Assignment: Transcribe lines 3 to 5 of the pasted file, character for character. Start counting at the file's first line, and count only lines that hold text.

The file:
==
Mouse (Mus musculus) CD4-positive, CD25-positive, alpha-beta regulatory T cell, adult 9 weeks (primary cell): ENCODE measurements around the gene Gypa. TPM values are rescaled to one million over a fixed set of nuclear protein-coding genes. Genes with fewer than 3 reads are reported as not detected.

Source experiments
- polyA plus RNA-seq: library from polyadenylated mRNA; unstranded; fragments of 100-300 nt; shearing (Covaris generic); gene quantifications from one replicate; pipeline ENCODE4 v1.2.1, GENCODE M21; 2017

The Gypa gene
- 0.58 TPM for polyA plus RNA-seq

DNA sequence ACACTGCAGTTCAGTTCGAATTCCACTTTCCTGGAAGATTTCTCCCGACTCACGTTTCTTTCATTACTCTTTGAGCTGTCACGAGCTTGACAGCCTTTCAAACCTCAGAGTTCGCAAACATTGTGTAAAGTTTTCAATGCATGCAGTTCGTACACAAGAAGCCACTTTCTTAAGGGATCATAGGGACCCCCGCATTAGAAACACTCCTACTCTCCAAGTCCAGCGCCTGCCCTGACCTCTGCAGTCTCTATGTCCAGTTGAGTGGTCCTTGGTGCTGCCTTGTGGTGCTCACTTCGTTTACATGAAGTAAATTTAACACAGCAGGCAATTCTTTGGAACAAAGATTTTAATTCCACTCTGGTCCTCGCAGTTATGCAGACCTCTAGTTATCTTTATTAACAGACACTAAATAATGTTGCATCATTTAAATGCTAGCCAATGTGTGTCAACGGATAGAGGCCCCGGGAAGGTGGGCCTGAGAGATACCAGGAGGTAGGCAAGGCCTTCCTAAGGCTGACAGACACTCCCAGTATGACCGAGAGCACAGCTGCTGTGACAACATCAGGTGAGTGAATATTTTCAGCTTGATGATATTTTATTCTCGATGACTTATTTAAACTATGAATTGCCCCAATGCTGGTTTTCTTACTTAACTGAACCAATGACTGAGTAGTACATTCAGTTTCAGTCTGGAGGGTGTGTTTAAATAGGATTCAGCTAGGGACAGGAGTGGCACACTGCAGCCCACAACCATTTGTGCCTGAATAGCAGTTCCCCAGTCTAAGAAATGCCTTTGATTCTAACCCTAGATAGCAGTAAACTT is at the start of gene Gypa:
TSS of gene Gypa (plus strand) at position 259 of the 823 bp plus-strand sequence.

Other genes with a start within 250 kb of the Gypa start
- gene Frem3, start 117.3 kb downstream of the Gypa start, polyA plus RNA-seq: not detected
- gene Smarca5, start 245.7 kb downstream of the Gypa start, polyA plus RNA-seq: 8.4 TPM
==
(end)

- polyA plus RNA-seq: library from polyadenylated mRNA; unstranded; fragments of 100-300 nt; shearing (Covaris generic); gene quantifications from one replicate; pipeline ENCODE4 v1.2.1, GENCODE M21; 2017

The Gypa gene
- 0.58 TPM for polyA plus RNA-seq